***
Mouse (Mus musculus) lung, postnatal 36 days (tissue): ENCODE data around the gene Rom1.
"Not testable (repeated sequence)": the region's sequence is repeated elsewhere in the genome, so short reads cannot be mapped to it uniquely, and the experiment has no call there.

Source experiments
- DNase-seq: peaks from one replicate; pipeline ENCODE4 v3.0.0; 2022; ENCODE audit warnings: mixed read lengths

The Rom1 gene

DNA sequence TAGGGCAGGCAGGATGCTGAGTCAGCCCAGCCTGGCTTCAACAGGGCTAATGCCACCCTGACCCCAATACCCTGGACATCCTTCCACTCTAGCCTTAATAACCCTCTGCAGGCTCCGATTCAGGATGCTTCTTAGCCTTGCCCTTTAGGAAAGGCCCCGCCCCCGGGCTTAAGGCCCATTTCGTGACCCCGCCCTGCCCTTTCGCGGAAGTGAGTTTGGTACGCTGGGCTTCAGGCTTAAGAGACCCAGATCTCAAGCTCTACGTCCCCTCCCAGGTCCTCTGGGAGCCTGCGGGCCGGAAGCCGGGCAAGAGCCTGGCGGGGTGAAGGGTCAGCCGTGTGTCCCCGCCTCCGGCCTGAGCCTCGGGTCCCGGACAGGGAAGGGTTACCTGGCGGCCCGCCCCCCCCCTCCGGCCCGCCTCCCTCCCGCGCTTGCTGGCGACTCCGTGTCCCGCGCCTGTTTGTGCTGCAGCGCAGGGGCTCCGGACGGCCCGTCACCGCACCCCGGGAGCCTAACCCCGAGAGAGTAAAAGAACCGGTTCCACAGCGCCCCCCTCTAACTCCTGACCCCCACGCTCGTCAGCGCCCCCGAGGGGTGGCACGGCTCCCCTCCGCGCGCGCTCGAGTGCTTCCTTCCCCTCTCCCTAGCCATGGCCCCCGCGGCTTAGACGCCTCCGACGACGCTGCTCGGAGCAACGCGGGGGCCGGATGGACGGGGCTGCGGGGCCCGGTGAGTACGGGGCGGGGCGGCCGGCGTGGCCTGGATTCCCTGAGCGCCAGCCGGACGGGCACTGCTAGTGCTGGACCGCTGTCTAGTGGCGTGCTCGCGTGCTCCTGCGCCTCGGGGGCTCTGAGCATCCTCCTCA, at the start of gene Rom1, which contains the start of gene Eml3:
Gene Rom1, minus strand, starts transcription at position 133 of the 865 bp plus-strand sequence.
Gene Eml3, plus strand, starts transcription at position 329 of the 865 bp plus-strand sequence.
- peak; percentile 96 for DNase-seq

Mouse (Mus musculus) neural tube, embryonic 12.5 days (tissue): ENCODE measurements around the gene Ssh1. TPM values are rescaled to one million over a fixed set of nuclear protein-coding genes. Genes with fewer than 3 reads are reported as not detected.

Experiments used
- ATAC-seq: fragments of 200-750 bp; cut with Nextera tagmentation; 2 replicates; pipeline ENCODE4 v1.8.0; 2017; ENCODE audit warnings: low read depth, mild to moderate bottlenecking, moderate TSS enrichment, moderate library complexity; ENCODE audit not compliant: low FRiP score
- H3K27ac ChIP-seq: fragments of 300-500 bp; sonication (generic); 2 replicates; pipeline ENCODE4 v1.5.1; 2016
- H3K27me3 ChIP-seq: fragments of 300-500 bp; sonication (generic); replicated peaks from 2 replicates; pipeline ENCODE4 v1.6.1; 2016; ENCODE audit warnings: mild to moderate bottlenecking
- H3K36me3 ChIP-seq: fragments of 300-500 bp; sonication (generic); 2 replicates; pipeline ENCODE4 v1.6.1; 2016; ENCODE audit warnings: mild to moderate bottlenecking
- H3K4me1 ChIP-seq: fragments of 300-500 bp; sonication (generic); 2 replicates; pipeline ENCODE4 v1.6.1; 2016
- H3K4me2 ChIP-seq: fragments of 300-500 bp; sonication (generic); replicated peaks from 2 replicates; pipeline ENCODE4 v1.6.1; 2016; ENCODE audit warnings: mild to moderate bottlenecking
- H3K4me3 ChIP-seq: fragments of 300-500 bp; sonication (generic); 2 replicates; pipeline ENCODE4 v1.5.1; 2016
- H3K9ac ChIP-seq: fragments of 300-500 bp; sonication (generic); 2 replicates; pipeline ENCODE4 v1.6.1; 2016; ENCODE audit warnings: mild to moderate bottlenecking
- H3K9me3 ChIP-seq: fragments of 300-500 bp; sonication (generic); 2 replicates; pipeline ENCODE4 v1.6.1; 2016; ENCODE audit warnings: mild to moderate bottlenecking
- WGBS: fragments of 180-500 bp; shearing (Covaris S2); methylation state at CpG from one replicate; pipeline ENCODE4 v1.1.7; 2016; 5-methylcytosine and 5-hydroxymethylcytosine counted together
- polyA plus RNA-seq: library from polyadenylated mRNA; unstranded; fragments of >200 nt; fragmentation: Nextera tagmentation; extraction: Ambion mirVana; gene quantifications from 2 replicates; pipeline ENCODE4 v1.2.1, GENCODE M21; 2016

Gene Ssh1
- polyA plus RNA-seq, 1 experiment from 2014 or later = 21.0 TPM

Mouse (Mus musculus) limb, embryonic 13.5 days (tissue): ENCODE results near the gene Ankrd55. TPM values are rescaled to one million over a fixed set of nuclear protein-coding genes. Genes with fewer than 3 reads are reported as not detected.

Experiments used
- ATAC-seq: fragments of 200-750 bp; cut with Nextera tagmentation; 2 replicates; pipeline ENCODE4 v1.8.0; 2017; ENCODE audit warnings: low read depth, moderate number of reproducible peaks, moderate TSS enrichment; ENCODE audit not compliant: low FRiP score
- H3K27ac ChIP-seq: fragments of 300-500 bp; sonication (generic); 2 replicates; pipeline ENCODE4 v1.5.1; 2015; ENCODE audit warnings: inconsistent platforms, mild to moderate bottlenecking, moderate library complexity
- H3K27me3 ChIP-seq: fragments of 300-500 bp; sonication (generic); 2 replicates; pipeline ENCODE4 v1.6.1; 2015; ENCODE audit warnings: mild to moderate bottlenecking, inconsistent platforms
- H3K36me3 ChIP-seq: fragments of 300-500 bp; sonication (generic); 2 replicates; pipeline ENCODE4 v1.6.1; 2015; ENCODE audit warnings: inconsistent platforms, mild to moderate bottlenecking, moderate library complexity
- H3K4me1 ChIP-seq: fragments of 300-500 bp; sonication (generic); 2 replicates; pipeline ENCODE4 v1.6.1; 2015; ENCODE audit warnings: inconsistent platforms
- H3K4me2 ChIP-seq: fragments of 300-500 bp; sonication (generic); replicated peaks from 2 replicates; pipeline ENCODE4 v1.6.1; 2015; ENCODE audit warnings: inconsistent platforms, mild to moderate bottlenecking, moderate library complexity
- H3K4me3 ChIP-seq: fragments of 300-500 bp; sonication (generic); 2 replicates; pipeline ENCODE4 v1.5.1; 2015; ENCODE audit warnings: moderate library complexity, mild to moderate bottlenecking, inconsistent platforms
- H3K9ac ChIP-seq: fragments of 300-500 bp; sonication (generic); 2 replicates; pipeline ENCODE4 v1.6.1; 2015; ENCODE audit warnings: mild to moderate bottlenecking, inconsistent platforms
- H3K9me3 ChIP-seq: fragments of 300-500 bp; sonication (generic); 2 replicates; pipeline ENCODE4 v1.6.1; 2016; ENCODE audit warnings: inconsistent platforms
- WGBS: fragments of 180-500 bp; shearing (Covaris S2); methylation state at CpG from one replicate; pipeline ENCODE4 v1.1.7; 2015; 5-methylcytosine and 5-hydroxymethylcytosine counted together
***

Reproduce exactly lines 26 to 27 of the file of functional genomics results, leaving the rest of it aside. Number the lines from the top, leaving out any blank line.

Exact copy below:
Experiments used
- ATAC-seq: fragments of 200-750 bp; cut with Nextera tagmentation; 2 replicates; pipeline ENCODE4 v1.8.0; 2017; ENCODE audit warnings: low read depth, moderate number of reproducible peaks, moderate TSS enrichment; ENCODE audit not compliant: low FRiP score